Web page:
When I started doing reviews, I only wanted to get the word out about the quality indie books I found. It was a natural that I would read our fellow Boomers and Books stories, but I did not intend to review every one of them. What a delight then, when I opened a book by the last of our author members I had not read and knew from the first paragraph I would enjoy it.
In Perigee Moon, our hero, Luke, is just the sort of decent, likeable guy who should end up married to a nice girl and they have a nice family and live happily ever after. He should do that, but he doesn’t. Instead a girl who is not very nice gets her hooks into him and won’t let go. She uses her feminine wiles to catch him up in her dream, tricking him into marriage. Her dream becomes his nightmare and he finds himself at middle age wondering how it is he has allowed himself to come so far away from who he is.
Having not led a conventional life with just one job or one career for thirty or so years, I have often admired those who can do that. This book makes me glad of my choices, well chronicling a nice guy plodding along and doing the jobs expected of him, producing three kids and a dog, a job in IT he no longer cares for, and a dead marriage.
Luke begins escaping by taking up astronomy. He buys a telescope, walking late at night, gazing at the moon and stars and somehow finding meaning in them. One night he decides to stay up and watch a Perigee moon. A Perigee full moon appears much bigger than a normal full moon and this is a Supermoon, an irregular phenomenon with occasionally over a decade between occurrences. He asks his wife to join him, knowing she would not but hoping for it anyway.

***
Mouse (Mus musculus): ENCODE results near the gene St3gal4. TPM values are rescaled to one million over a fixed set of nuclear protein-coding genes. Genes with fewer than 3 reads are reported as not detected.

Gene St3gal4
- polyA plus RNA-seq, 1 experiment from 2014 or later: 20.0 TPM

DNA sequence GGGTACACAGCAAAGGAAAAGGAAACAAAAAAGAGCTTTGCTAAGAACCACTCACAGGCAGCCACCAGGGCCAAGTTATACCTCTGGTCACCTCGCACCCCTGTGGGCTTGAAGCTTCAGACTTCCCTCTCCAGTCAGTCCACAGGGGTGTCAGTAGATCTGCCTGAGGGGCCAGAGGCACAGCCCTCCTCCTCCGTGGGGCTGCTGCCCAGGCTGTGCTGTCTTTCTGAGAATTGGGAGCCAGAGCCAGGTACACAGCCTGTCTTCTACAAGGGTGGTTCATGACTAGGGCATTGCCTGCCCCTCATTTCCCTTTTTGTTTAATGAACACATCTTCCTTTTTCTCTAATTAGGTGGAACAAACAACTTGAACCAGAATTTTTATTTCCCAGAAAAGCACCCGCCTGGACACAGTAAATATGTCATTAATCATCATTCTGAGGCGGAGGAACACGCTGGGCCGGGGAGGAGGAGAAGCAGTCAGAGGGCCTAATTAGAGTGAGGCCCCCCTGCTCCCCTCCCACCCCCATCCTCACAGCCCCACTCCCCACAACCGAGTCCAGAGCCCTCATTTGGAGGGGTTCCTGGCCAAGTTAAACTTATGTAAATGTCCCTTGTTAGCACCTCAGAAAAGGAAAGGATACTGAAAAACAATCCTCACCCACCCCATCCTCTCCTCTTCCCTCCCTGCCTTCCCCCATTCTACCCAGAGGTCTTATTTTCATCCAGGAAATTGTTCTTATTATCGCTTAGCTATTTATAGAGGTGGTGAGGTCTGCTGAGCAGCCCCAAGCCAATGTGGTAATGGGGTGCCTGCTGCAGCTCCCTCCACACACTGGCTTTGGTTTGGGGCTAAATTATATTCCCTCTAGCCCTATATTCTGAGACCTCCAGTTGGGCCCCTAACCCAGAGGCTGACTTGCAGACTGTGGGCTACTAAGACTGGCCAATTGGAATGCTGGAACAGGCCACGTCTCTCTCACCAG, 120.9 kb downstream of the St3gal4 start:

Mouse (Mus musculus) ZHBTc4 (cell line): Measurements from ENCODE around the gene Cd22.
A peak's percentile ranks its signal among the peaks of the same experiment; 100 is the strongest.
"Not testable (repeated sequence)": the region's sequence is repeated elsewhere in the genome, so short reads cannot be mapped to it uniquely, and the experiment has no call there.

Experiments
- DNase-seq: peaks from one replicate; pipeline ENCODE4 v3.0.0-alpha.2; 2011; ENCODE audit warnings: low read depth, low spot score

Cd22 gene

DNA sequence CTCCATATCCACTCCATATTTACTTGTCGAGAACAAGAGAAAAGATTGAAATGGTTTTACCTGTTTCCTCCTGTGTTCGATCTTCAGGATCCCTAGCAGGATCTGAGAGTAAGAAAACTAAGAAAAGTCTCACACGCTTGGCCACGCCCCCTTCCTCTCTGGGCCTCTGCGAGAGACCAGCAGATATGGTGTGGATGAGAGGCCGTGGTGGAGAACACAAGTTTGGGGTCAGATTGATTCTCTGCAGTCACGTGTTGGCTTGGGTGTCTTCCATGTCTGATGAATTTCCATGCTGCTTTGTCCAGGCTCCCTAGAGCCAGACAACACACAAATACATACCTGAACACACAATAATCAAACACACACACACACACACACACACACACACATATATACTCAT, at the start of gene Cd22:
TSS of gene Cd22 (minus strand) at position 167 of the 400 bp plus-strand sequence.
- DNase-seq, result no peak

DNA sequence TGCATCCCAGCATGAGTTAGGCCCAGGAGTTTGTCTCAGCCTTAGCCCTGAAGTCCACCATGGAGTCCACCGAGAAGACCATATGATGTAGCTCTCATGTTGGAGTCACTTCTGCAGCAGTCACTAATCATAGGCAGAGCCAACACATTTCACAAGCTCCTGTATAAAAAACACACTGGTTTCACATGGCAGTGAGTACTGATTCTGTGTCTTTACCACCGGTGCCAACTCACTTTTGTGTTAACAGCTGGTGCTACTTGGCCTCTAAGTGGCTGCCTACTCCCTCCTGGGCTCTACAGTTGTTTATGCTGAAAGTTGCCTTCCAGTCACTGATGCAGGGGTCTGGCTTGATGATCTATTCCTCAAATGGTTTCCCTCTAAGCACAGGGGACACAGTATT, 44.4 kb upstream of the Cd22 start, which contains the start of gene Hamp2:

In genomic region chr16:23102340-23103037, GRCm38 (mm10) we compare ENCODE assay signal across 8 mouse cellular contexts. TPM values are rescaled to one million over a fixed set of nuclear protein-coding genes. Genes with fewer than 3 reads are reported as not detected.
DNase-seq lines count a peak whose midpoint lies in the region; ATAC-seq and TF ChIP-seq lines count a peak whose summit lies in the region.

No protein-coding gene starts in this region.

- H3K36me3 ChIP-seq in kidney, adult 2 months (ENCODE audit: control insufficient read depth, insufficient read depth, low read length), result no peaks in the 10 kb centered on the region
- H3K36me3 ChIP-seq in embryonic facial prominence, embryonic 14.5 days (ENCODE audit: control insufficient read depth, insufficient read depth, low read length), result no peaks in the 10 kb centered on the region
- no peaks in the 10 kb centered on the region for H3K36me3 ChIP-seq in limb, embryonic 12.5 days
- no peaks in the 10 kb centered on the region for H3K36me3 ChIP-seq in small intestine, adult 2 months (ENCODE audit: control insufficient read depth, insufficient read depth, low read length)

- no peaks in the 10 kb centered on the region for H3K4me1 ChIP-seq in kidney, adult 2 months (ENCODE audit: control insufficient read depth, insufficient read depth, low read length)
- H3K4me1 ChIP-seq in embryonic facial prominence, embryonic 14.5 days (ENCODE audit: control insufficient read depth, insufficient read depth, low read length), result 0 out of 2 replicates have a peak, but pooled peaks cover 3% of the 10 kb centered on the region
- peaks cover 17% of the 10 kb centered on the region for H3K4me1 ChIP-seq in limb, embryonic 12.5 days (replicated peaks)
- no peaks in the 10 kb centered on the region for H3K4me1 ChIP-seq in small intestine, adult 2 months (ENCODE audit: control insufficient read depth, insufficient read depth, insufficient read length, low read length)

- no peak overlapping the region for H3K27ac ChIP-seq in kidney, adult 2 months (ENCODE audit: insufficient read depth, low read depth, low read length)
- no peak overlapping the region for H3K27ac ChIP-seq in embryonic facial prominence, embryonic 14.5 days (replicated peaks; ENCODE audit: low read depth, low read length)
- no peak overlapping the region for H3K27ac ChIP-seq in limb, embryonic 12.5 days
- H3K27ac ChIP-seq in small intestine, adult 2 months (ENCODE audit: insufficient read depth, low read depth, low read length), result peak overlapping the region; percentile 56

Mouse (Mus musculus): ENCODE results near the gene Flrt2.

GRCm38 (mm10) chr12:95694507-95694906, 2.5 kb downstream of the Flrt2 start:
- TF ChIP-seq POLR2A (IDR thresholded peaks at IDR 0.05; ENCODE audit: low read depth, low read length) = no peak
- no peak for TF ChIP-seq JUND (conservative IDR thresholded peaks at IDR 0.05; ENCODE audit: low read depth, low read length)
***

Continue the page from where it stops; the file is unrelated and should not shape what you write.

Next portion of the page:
That night something changes in Luke and he resolves it is time to end the marriage. But as much as the reader is cheering him on and would like to see him take immediate action, indeed sometimes shouts at him to grow a pair already, he determines he will wait until his youngest daughter leaves home. He begins studying the deep philosophical questions and that gets him through the remaining years.
When the break does finally come, Luke goes on for a while in his dead-end job until one day he finally snaps and just packs up and leaves. He falls into a new job which keeps him outside and working with his hands and slowly he begins to pick up the pieces of his life.
Throughout the book, Luke has been thinking back to a girl from school named Abby he once had a crush on; star-crossed lovers who seem always destined to be apart. He finally meets up with her at a school reunion and discovers the spark is still there. But his ex has broken up with her latest fling, and his precious youngest daughter has always harbored thoughts of her parents reuniting. She encourages the ex to reunite with Luke. Luke is conflicted.
You will have to read the book (and I highly recommend you do), to discover if Luke finally ‘grows a pair’, or will he drift back into old habits because he wants to please his daughter and it would be the easy thing to do…
The author has a unique writing style all her own which I rather enjoyed. The first half of the book plods along, paralleling the pace of the first half of Luke’s life, and is written in third person, past tense. The last half flows smoothly into third person, present tense. This artifice worked very well for the story.
This is the second book in a row I read which was written by a woman with a male lead, not an easy feat but well done in both cases. Kudos to the author.
All in all a satisfying coming-of-middle-age Boomer book which would be enjoyed by all ages.